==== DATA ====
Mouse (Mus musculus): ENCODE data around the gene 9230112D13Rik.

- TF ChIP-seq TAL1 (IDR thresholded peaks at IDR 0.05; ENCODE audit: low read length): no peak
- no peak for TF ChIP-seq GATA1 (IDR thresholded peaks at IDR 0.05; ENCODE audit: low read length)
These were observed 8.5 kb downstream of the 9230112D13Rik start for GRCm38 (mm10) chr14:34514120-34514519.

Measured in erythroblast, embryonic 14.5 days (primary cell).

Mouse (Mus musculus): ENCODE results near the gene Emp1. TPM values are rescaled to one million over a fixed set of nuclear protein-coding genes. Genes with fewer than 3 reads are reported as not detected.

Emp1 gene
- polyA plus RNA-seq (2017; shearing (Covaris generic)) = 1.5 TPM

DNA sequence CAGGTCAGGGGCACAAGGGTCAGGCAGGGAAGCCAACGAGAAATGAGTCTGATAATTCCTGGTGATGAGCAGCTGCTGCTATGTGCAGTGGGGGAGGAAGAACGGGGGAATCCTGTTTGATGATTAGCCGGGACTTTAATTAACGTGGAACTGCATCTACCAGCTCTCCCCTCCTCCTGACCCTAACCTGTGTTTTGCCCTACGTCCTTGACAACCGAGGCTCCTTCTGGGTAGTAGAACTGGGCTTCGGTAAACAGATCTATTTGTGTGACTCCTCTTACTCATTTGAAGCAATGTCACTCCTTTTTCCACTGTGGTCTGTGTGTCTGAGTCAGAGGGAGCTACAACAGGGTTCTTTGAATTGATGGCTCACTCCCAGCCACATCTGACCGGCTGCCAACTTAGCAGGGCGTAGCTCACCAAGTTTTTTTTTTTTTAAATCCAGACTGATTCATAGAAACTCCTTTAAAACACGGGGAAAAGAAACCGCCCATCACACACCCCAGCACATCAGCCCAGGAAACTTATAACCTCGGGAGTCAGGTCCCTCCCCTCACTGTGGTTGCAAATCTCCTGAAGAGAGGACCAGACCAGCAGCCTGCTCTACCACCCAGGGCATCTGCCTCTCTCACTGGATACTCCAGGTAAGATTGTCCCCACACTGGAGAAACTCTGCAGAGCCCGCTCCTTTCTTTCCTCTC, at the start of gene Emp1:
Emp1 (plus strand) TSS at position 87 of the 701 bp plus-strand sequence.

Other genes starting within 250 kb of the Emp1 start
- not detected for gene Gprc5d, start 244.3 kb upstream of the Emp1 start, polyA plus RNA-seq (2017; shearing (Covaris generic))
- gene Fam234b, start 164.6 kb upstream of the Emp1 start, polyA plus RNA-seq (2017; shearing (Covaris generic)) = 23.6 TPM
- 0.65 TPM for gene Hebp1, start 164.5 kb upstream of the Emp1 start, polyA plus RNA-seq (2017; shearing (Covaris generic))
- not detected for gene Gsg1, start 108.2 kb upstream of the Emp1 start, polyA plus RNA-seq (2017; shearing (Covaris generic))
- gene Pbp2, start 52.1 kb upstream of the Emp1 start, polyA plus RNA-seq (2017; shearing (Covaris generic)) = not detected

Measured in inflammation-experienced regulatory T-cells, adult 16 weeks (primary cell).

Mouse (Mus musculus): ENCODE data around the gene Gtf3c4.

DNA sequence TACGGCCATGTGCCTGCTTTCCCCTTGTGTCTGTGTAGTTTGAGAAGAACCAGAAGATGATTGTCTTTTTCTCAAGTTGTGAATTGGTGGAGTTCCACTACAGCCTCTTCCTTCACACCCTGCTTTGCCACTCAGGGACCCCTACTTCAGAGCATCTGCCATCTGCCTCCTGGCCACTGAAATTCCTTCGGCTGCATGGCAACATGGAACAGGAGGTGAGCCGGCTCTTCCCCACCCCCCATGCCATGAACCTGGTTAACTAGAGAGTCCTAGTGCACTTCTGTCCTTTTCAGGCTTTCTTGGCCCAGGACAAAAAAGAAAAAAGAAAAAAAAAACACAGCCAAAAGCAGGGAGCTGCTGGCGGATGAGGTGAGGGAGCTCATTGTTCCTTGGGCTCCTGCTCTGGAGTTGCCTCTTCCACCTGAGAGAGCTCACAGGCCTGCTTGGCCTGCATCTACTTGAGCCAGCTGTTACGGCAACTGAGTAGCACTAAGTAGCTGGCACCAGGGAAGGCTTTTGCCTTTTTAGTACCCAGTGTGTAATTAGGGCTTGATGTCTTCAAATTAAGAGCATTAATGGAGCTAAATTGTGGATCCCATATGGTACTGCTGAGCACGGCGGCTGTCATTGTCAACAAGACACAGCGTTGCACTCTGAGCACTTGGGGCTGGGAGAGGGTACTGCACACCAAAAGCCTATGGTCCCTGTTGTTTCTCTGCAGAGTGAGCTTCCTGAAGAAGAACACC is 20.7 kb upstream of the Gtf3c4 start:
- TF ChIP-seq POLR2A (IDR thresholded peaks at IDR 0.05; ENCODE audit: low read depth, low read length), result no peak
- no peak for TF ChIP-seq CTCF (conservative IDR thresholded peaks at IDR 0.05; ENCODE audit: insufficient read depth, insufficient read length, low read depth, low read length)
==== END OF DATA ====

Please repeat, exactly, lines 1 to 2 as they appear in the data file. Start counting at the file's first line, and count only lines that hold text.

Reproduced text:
Mouse (Mus musculus): ENCODE data around the gene 9230112D13Rik.

- TF ChIP-seq TAL1 (IDR thresholded peaks at IDR 0.05; ENCODE audit: low read length): no peak